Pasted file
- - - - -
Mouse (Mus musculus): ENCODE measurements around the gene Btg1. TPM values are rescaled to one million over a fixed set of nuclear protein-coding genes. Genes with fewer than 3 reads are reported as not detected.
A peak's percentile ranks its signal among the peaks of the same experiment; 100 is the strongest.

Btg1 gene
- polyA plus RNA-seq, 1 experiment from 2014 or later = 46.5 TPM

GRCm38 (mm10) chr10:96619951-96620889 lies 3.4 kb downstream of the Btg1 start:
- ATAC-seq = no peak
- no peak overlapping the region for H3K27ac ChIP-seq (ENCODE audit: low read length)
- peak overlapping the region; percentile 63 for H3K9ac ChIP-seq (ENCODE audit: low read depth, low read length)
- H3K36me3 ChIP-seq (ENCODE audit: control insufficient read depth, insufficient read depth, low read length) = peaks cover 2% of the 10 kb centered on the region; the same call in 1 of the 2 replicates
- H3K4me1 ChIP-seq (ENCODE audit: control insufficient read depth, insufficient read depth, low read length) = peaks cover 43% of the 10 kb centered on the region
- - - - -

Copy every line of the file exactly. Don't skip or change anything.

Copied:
Mouse (Mus musculus): ENCODE measurements around the gene Btg1. TPM values are rescaled to one million over a fixed set of nuclear protein-coding genes. Genes with fewer than 3 reads are reported as not detected.
A peak's percentile ranks its signal among the peaks of the same experiment; 100 is the strongest.

Btg1 gene
- polyA plus RNA-seq, 1 experiment from 2014 or later = 46.5 TPM

GRCm38 (mm10) chr10:96619951-96620889 lies 3.4 kb downstream of the Btg1 start:
- ATAC-seq = no peak
- no peak overlapping the region for H3K27ac ChIP-seq (ENCODE audit: low read length)
- peak overlapping the region; percentile 63 for H3K9ac ChIP-seq (ENCODE audit: low read depth, low read length)
- H3K36me3 ChIP-seq (ENCODE audit: control insufficient read depth, insufficient read depth, low read length) = peaks cover 2% of the 10 kb centered on the region; the same call in 1 of the 2 replicates
- H3K4me1 ChIP-seq (ENCODE audit: control insufficient read depth, insufficient read depth, low read length) = peaks cover 43% of the 10 kb centered on the region